Pastorali (1975)


(director/writer: Otar Iosseliani; screenwriter: Revaz Inanishvili; cinematographer: Abessalom Maisuradze; editor: Otar Iosseliani; cast: Nana Ioseliani (Eduki, a young peasant), Tamar Gabarashvili (Musician), Mikhail Naneishvili (Musician), Nukri Davitashvili (Musician), Baia Macaberidze (Musician), Rezo Charkhalashvili (Man with jeep); Runtime: 91; MPAA Rating: NR; producer: Shota Laperadze; Facets Video; 1975-USSR-in Georgian with English subtitles)
“Like all Iosseliani’s films, he shuns narrative for character development and mood.”

Reviewed by Dennis Schwartz

This engaging but stilted comedy drama won the International Critics’ Prize from the 1982 Berlin Film Festival. Georgian filmmaker Otar Iosseliani (“La Chasse Aux Papillons”/”Aprili”/”Falling Leaves”) is cowriter and director who ran afoul of the Soviet censor supposedly because of the film’s “formalist aesthetic.” The West first saw it in 1982 at the Berlin and London festivals. The outsider Iosseliani eventually fled the Soviet censors to live and work in Paris. The playful film in an awkward comedic way tries to show the urban sophisticates trying to adjust to life in the culturally barren sticks, as it shows farm life is anything but pastoral for those who have lost track of their country roots. Like all Iosseliani’s films, he shuns narrative for character development and mood.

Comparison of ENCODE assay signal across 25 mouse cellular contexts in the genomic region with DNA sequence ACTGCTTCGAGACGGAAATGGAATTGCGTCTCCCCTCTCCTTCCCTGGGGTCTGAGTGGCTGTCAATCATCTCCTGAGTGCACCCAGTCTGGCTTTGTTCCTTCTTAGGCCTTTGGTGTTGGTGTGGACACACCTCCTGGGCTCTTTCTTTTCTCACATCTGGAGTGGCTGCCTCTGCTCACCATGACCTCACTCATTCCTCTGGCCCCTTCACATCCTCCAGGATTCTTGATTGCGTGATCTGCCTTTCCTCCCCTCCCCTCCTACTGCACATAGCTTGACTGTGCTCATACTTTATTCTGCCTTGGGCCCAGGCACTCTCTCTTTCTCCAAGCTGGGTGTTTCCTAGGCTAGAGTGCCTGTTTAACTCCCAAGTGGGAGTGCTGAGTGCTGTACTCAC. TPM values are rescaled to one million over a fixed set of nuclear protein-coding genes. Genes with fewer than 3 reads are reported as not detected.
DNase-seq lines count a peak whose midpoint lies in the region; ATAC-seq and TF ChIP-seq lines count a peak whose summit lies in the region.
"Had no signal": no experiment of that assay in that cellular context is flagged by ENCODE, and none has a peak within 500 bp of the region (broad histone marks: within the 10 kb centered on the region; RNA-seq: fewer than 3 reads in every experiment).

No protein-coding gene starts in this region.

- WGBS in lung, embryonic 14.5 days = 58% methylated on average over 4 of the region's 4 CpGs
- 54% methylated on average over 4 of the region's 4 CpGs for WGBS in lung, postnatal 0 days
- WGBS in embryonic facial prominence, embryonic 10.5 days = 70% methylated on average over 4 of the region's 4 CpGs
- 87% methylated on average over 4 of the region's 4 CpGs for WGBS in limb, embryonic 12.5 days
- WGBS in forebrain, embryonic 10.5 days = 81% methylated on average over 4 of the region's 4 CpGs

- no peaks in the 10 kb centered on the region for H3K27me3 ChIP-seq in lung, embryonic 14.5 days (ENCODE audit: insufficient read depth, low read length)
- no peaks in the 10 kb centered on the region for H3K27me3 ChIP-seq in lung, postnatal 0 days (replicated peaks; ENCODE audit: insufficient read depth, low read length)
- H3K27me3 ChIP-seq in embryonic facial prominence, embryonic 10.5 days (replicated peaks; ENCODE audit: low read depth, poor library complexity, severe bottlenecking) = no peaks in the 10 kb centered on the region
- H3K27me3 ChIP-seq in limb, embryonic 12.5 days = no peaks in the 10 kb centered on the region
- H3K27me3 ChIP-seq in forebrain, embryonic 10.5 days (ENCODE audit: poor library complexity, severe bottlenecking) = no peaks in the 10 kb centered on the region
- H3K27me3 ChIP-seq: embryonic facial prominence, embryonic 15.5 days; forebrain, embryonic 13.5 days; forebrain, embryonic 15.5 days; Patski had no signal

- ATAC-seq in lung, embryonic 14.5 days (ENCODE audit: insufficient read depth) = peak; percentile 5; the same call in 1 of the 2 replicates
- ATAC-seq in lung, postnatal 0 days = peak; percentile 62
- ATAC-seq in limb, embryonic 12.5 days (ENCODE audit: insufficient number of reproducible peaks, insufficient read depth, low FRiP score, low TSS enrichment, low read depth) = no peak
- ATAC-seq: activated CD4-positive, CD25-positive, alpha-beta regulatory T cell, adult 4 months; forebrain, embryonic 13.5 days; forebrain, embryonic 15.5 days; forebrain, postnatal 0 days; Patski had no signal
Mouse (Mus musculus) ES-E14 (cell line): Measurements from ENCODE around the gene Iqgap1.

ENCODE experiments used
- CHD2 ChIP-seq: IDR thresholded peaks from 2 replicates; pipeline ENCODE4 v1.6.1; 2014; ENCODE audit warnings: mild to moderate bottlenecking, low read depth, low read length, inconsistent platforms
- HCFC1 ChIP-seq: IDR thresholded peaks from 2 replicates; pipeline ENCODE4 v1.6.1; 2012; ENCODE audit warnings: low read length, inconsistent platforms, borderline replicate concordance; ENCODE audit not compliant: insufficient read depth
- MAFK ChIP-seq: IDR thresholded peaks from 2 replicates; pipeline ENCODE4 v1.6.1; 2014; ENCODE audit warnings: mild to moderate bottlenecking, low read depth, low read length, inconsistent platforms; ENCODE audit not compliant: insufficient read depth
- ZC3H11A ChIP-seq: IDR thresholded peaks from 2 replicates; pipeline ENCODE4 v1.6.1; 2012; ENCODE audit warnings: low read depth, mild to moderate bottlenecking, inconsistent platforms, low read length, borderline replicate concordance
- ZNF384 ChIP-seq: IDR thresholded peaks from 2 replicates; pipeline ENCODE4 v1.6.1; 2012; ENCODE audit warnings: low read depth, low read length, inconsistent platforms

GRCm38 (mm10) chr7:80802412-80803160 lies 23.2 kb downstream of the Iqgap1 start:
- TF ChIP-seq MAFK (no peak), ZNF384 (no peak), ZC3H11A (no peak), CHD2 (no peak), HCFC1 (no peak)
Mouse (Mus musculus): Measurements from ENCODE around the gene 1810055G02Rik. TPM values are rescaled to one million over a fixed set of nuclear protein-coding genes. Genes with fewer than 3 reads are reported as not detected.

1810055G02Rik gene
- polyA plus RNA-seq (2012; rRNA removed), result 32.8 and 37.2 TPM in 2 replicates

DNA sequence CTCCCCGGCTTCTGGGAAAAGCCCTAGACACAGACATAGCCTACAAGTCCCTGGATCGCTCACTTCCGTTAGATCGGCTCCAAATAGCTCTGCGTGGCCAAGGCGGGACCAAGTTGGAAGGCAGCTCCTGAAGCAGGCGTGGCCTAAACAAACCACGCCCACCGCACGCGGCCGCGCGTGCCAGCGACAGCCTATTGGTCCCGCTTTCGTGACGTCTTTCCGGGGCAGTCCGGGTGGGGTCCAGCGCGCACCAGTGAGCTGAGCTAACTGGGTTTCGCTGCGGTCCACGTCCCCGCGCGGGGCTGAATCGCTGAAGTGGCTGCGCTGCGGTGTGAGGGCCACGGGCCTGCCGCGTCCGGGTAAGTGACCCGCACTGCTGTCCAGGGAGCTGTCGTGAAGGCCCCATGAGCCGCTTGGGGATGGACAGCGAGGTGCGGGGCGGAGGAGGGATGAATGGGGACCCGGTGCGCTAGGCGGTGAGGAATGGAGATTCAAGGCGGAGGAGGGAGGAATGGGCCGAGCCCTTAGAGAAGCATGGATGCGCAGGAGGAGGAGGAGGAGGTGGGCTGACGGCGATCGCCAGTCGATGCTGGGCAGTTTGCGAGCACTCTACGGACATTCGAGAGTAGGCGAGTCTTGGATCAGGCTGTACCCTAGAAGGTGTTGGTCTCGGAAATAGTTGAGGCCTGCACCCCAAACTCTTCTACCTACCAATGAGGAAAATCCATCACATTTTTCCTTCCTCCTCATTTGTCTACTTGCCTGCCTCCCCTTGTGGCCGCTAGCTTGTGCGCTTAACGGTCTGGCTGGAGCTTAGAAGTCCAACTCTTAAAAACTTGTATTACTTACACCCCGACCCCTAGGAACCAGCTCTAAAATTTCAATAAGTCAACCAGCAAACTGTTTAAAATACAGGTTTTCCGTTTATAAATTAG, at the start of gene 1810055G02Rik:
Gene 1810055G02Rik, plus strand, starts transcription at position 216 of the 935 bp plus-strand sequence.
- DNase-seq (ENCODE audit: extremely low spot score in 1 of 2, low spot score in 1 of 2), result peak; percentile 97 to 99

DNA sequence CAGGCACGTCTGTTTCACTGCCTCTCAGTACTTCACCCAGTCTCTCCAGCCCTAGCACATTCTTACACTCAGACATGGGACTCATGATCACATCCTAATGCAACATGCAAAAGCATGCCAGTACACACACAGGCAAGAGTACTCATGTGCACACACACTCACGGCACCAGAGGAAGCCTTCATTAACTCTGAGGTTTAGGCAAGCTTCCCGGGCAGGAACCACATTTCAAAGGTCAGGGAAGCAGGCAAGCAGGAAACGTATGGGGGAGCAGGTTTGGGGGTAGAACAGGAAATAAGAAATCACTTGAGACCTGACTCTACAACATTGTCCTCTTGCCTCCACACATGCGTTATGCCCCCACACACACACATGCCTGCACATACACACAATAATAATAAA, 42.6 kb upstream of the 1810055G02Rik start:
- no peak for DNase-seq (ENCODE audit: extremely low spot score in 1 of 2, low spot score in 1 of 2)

A string-quartet takes a summer vacation from Tbilisi in the Georgian country and experiences a rainy summer and witness plenty of squabbles among the neighboring small-minded peasants. There’s a hint of romance in the air between their poor farmer host’s young daughter Eduki and the cellist, some battles with the local rowdies who try to make it too noisy for the group to rehearse and a few drunken party scenes.

The low-key idiosyncratic film is filled with wry humor and gentle observations of the human condition, and contents itself with its limited ambitions to just show peasant life in the boonies and the reactions of their countrymen city betters. Not much happens, as the musicians uneventful holiday flows over to the film and tranquility is made to seem overrated.